Stories about: Young Parents Program

From patient to employee: Brain tumor survivor gives back

  • PHOTOS: SEBASTIAN STANKIEWICZ/BOSTON CHILDREN’S HOSPITAL

People often ask me why I work at Boston Children’s Hospital. How can I walk through the halls of the place where I had emergency surgery at 16 years old for a deadly brain tumor? I honestly don’t know how I couldn’t. I believe in giving back and celebrating the people who support you, as your family does, through the most difficult times of your life. After years of treatment at Boston Children’s, that’s what my doctors, nurses, psychologists and support staff have done for me. Now, they’re like my family.

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Fact or fiction: Today’s teenagers are more wild than ever

For decades, teenagers have gotten a pretty bad rap from the generations that came before them. The clothes, hairstyles and music may change, but the age-old notion of teenagers being wilder than ever before predates anyone old enough to have the thought. Complaining about wayward teens may be a parental cliché, but that’s only because it’s true, right?

Not so fast parents: According to a new study at the University of Michigan, today’s kids are actually a little more conservative than many of you were at their age.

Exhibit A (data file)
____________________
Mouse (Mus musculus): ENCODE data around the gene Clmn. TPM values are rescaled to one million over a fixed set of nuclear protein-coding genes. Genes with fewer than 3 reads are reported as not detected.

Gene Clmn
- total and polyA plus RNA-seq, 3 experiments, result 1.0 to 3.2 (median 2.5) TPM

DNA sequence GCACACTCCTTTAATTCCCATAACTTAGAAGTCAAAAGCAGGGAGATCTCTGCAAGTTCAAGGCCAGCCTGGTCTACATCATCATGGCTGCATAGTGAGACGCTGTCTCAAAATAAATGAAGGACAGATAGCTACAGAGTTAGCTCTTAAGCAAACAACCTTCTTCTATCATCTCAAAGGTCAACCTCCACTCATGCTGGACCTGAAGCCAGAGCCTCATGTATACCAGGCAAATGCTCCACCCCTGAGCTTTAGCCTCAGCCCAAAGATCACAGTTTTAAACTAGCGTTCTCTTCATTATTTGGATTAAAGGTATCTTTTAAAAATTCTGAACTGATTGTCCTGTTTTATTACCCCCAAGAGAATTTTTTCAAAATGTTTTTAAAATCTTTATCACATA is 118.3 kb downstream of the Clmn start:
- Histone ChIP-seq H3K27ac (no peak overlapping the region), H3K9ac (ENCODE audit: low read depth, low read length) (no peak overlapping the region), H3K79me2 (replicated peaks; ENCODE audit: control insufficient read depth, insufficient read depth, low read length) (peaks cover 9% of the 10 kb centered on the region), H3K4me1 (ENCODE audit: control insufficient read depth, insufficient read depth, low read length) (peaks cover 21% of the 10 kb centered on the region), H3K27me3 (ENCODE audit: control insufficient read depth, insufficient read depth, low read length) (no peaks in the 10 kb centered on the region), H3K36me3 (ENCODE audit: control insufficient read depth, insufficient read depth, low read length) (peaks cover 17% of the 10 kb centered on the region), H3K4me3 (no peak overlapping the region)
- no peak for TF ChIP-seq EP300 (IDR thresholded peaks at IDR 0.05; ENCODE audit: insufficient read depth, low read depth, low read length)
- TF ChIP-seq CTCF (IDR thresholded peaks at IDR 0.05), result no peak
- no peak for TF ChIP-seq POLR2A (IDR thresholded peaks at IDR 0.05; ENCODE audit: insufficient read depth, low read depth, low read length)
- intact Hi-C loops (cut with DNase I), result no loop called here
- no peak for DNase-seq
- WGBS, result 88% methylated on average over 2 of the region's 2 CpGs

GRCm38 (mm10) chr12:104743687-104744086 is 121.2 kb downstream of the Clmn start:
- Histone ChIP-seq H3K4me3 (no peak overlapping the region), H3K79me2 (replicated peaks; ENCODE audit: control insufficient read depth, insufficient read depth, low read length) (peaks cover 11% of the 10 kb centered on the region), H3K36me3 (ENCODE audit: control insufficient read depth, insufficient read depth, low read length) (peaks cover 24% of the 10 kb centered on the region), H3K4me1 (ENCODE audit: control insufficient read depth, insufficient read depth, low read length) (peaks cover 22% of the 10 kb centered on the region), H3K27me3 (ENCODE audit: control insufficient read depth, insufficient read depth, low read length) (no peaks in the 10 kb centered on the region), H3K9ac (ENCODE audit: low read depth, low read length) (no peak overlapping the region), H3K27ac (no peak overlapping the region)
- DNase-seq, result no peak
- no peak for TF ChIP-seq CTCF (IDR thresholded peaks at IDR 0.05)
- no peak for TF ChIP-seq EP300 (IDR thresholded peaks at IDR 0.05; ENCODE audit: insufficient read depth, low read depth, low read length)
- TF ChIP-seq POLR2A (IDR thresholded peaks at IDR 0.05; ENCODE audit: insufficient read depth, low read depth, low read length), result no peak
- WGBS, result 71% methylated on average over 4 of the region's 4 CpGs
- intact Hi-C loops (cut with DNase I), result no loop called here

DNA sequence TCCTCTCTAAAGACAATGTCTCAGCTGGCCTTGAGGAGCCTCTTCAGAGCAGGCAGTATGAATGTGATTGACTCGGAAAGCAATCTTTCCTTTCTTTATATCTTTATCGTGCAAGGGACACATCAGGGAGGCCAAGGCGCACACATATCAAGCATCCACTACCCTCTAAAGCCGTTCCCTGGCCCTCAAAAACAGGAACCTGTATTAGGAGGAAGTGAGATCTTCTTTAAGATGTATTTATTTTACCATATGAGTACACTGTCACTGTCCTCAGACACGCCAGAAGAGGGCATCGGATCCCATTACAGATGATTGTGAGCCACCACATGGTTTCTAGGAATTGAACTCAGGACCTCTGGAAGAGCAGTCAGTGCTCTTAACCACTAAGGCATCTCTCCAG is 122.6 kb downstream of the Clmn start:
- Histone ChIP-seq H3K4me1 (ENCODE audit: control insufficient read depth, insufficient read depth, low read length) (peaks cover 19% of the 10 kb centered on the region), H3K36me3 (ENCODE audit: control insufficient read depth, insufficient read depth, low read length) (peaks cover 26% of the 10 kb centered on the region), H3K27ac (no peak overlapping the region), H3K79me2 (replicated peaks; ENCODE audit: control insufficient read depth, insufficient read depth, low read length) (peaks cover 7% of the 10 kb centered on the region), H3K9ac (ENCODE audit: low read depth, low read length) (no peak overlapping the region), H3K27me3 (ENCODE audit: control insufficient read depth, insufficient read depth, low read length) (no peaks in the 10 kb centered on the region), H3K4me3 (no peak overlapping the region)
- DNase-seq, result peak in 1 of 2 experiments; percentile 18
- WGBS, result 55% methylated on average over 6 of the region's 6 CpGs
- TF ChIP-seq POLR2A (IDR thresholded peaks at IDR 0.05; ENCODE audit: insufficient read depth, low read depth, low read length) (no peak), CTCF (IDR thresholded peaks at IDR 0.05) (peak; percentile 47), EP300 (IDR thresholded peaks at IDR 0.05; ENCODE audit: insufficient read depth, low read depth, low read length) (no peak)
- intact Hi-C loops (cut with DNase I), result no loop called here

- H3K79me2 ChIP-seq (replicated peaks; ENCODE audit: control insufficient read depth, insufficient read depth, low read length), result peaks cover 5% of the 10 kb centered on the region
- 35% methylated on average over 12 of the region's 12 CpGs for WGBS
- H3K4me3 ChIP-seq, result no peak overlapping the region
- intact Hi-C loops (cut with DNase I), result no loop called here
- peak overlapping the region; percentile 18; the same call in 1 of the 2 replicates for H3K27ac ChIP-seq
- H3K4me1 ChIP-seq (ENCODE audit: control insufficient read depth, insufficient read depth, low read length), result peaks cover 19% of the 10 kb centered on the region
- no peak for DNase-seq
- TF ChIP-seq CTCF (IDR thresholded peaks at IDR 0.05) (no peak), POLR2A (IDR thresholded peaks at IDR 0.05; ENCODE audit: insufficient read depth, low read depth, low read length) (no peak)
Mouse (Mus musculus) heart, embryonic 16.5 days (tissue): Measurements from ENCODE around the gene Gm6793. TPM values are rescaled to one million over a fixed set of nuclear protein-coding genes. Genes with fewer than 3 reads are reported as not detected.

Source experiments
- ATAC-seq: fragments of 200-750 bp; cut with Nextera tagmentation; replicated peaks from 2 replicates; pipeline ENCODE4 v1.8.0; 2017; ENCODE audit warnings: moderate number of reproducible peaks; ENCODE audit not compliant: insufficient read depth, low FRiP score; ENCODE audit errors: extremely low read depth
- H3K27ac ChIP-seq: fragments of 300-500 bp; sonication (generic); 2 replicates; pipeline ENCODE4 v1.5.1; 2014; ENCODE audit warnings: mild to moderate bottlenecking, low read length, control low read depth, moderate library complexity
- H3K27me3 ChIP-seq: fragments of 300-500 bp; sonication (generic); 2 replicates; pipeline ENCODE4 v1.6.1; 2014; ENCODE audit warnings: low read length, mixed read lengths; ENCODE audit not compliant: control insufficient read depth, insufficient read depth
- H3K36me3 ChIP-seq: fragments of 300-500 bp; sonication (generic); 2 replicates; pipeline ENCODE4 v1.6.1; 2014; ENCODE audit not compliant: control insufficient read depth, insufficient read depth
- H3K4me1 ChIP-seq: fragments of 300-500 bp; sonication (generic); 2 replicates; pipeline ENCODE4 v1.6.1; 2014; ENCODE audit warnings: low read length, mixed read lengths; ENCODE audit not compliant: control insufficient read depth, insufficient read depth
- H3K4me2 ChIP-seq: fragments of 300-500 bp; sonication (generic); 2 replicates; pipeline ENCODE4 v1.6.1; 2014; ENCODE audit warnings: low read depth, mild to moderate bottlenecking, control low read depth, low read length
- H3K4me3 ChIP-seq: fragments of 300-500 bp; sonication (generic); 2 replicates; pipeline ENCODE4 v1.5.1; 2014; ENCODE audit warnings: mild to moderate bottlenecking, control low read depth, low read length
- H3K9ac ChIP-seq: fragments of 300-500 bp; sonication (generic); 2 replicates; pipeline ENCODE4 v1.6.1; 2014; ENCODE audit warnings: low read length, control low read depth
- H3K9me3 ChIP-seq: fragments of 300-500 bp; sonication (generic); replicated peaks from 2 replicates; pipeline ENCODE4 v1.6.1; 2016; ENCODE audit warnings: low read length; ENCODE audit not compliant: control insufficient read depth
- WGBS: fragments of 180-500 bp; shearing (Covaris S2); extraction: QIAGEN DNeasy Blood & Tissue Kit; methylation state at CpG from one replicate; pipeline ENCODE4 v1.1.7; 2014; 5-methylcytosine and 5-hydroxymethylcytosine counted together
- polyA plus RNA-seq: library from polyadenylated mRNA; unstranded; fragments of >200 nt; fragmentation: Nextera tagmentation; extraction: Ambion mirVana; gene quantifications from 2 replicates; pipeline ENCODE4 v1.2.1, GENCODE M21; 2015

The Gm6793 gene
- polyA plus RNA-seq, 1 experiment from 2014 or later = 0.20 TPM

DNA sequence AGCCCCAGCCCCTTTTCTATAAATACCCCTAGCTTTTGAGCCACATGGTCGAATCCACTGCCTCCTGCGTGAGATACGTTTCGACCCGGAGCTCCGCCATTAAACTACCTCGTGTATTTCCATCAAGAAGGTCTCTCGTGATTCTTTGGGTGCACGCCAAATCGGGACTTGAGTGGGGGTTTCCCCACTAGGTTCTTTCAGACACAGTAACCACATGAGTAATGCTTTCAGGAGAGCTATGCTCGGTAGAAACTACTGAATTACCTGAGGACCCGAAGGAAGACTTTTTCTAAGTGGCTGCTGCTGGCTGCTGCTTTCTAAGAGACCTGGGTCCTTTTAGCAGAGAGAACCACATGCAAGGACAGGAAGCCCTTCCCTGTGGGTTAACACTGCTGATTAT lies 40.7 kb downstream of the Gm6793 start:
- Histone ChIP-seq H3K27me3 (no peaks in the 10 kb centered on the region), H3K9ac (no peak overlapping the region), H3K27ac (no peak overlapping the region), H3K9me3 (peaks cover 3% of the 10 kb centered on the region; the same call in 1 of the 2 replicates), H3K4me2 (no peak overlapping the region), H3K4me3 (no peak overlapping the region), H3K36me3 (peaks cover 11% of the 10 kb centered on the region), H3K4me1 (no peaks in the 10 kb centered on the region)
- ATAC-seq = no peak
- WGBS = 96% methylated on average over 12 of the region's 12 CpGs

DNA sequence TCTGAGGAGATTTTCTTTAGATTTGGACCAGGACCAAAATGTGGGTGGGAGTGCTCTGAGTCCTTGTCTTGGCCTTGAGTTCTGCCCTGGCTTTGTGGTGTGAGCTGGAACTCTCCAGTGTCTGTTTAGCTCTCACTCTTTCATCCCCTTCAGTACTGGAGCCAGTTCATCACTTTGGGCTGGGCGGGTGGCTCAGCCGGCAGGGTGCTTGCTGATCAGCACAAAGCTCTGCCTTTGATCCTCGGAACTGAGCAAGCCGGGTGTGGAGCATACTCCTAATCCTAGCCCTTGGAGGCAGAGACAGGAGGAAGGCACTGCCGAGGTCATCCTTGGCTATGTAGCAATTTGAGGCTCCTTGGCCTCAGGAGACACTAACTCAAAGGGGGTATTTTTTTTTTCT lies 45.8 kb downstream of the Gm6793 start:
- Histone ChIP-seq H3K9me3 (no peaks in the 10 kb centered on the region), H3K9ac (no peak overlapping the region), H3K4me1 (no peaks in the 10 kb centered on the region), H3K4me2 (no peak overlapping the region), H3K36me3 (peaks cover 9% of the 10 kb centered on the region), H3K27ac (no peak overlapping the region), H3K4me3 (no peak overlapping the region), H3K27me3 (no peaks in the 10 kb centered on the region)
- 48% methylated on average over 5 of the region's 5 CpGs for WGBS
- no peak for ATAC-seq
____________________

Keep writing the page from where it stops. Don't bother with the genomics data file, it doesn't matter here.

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Teen moms on TV: The perfect opportunity to talk with your kids?

How is your teenager interpreting media messages about teenage pregnancy?

Doctors, parents and teenagers have wildly different views on TV shows that follow—many say glorify—pregnant teenagers and teenage parents. And it has many parents wondering: Can parents use these shows as opportunities to talk with their children about the consequences of sex?

According to the recent government report “America’s Children: Key National Indicators of Well-Being, 2011,” teen pregnancy rates have actually dropped for a second consecutive year (20.1 births per 1,000 girls ages 15 to 17 in 2009 from 21.7 per 1,000 in 2008). It may or may not have to do with the popular MTV series “Teen Mom,” which started airing around the same time, and David Bickham, PhD, and research scientist at Children’s Hospital Boston’s Center on Media and Child Health suggests that the show could serve as a platform for conversation between parents and teens. “The benefit of watching this kind of show with your child is that you can really shape the experience by being there and talking about what you’re all watching,” he says.

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Teenage pregnancy rates hit record low

As any parent will tell you, raising a teenager can be tough these days. Just look at the headlines: Teen drug and alcohol use is up, the number of teenagers in abusive relationships is staggering and all while high school graduation rates continue to fall. It can be a lot for parents and kids to deal with, but thankfully there is some good news out there. The Centers for Disease Control and Prevention (CDC) just released a report showing teen pregnancy has dropped significantly in the past decade– down 37 percent from 1991– the lowest rates on record since the Center started collecting pregnancy data 70 years ago. It’s a step in the right direction, but Sonia Chalfin, RN, PNP of Children’s Hospital Boston’s Young Parents Program (YPP), says there’s still much work to be done to educate young people about the possible repercussions of sex because approximately 1,100 girls between the ages of 15-19 become mothers every day in this country.

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